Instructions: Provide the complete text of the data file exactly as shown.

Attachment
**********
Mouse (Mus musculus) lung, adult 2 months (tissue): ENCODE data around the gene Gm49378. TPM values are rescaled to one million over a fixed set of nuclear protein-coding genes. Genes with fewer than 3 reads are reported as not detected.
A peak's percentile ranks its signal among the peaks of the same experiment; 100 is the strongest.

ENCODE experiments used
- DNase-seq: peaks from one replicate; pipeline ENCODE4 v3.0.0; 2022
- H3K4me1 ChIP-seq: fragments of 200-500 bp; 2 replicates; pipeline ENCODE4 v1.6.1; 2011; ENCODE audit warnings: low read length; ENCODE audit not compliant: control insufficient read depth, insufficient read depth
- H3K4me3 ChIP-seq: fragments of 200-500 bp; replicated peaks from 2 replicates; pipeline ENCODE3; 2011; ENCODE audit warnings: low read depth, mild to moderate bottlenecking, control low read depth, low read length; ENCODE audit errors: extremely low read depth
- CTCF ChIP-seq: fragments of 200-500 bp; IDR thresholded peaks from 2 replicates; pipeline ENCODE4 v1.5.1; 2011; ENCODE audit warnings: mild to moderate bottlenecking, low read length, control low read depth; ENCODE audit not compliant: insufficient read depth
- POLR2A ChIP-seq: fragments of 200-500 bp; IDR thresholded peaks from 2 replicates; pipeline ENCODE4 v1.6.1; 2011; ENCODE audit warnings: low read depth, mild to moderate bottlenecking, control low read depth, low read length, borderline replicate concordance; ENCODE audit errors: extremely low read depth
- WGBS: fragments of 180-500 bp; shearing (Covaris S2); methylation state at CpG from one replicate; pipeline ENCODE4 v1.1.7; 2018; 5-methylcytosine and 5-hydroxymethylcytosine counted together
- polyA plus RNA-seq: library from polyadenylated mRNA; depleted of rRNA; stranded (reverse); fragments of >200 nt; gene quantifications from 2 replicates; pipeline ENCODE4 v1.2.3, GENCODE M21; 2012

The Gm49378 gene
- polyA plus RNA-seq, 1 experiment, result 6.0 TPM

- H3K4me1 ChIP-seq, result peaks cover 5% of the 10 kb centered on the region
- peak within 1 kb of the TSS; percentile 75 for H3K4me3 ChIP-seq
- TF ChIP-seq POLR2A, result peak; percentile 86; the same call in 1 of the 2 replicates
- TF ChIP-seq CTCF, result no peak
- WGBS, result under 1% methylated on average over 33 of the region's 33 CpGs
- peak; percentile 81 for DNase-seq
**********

Mouse (Mus musculus) lung, adult 2 months (tissue): ENCODE data around the gene Gm49378. TPM values are rescaled to one million over a fixed set of nuclear protein-coding genes. Genes with fewer than 3 reads are reported as not detected.
A peak's percentile ranks its signal among the peaks of the same experiment; 100 is the strongest.

ENCODE experiments used
- DNase-seq: peaks from one replicate; pipeline ENCODE4 v3.0.0; 2022
- H3K4me1 ChIP-seq: fragments of 200-500 bp; 2 replicates; pipeline ENCODE4 v1.6.1; 2011; ENCODE audit warnings: low read length; ENCODE audit not compliant: control insufficient read depth, insufficient read depth
- H3K4me3 ChIP-seq: fragments of 200-500 bp; replicated peaks from 2 replicates; pipeline ENCODE3; 2011; ENCODE audit warnings: low read depth, mild to moderate bottlenecking, control low read depth, low read length; ENCODE audit errors: extremely low read depth
- CTCF ChIP-seq: fragments of 200-500 bp; IDR thresholded peaks from 2 replicates; pipeline ENCODE4 v1.5.1; 2011; ENCODE audit warnings: mild to moderate bottlenecking, low read length, control low read depth; ENCODE audit not compliant: insufficient read depth
- POLR2A ChIP-seq: fragments of 200-500 bp; IDR thresholded peaks from 2 replicates; pipeline ENCODE4 v1.6.1; 2011; ENCODE audit warnings: low read depth, mild to moderate bottlenecking, control low read depth, low read length, borderline replicate concordance; ENCODE audit errors: extremely low read depth
- WGBS: fragments of 180-500 bp; shearing (Covaris S2); methylation state at CpG from one replicate; pipeline ENCODE4 v1.1.7; 2018; 5-methylcytosine and 5-hydroxymethylcytosine counted together
- polyA plus RNA-seq: library from polyadenylated mRNA; depleted of rRNA; stranded (reverse); fragments of >200 nt; gene quantifications from 2 replicates; pipeline ENCODE4 v1.2.3, GENCODE M21; 2012

The Gm49378 gene
- polyA plus RNA-seq, 1 experiment, result 6.0 TPM

- H3K4me1 ChIP-seq, result peaks cover 5% of the 10 kb centered on the region
- peak within 1 kb of the TSS; percentile 75 for H3K4me3 ChIP-seq
- TF ChIP-seq POLR2A, result peak; percentile 86; the same call in 1 of the 2 replicates
- TF ChIP-seq CTCF, result no peak
- WGBS, result under 1% methylated on average over 33 of the region's 33 CpGs
- peak; percentile 81 for DNase-seq